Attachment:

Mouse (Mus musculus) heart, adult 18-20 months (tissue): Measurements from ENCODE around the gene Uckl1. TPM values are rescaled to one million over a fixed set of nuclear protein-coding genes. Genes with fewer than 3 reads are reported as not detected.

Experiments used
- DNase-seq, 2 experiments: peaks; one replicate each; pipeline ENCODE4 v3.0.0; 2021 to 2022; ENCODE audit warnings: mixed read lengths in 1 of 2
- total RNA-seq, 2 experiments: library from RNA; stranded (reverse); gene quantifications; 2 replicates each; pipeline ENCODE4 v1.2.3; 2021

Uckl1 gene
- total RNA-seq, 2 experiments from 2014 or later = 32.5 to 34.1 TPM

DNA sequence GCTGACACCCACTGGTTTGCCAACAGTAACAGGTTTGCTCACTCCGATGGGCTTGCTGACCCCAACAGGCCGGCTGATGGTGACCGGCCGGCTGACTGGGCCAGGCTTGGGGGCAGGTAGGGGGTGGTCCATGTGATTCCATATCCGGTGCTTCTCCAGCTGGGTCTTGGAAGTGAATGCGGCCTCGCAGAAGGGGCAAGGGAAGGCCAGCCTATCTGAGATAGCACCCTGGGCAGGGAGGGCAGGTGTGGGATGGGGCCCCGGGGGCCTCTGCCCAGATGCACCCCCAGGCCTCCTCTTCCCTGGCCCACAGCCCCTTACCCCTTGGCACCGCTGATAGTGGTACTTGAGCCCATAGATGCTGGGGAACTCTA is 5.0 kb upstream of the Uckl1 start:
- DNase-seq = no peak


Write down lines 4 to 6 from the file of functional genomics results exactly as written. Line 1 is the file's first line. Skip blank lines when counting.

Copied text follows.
- total RNA-seq, 2 experiments: library from RNA; stranded (reverse); gene quantifications; 2 replicates each; pipeline ENCODE4 v1.2.3; 2021

Uckl1 gene
- total RNA-seq, 2 experiments from 2014 or later = 32.5 to 34.1 TPM